This agreement will allow SA to export surplus maize to China annually. According to minister Tina Joemat-Pettersson, China was interested in forging closer ties with SA. “China is very willing to share expertise. We already have a student exchange programme arrangement with China, but they agreed to accept a further 30 students into the programme,” she said.
Assistance in extending the shelf-life of deciduous fruit has also been promised. Exports of deciduous fruit to China were currently hampered by China’s insistence on a 24-day quarantine period, which compromise the quality of fruit imported from SA.
Meanwhile, SA wine has been making inroads into the Chinese market. Wines of South Africa reported a 36% growth in wine volume sales to China over the first six months of the year compared to last year.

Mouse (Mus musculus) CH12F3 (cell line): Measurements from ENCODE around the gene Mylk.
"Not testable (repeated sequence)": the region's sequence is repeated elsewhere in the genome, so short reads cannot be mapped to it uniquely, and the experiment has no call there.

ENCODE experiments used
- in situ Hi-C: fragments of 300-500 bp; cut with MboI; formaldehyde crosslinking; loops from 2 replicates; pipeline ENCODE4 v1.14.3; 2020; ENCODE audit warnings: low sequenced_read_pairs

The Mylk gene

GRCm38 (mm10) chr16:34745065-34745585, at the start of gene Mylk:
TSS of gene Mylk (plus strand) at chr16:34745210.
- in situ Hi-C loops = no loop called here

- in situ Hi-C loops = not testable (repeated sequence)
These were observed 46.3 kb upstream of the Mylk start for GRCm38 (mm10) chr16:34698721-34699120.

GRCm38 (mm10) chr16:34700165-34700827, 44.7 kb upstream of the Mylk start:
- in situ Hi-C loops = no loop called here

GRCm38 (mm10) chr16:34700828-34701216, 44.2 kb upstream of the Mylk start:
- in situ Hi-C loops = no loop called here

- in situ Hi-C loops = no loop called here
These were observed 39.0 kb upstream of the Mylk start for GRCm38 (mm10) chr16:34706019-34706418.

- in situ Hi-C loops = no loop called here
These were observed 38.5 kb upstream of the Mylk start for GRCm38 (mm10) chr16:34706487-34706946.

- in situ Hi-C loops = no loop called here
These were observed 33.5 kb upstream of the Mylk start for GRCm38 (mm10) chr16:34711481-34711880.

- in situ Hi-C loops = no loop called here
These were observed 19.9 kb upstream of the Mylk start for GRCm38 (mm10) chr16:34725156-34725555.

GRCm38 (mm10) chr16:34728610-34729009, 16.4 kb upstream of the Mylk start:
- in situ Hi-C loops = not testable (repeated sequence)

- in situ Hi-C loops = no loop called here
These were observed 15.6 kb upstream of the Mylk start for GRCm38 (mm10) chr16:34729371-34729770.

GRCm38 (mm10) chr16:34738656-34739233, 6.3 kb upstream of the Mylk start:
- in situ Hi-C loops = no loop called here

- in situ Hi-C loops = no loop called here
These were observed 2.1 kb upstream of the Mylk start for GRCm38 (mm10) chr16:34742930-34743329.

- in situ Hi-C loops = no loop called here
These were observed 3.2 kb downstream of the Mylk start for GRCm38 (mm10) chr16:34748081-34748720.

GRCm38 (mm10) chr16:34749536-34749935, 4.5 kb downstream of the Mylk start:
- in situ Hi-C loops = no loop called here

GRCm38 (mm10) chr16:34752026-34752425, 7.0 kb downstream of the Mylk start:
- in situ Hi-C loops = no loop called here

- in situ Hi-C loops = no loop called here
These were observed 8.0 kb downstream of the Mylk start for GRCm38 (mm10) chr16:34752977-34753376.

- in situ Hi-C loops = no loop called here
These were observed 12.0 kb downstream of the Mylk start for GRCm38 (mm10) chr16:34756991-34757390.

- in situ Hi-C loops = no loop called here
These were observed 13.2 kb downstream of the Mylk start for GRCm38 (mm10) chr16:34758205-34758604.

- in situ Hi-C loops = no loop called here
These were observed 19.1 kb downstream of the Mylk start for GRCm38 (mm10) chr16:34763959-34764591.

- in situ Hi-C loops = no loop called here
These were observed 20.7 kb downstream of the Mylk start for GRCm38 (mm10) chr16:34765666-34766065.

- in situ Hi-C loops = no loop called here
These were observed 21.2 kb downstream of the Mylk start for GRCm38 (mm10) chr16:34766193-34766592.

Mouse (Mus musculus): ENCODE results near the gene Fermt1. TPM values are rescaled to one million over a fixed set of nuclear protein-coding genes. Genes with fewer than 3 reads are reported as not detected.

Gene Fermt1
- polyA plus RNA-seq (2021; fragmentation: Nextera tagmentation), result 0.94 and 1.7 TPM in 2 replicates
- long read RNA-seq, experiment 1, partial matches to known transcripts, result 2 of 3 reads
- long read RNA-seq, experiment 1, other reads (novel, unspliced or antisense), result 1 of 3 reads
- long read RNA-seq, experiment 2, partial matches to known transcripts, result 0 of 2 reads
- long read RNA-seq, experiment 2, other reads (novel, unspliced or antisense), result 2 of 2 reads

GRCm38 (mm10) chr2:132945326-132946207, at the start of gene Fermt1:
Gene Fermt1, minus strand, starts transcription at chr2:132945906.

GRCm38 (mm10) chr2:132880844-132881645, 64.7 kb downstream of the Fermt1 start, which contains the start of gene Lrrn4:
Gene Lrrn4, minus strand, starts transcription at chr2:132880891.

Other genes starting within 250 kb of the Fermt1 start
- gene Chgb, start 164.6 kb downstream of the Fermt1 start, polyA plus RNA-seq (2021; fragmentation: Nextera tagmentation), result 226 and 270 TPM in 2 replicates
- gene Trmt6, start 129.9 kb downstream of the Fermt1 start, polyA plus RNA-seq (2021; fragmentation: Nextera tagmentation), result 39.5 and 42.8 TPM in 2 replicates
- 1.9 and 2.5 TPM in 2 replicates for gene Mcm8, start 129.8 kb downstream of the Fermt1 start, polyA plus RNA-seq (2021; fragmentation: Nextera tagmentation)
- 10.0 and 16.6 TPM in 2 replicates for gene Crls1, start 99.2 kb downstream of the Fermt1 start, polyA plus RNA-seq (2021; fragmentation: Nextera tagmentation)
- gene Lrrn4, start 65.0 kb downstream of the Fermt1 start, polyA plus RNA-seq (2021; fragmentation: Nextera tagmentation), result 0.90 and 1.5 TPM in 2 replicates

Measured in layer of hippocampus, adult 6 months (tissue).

Joemat-Pettersson said she was determined to ‘sweeten-up’ Chinese wine lovers by introducing them to dessert wines. “They are familiar with wines from the Western Cape, but they don’t know about our wines from other provinces such as the Northern Cape. We are going to market our wines more aggressively through wine fairs and by inviting more trade delegations to come and experience our wines,” she said.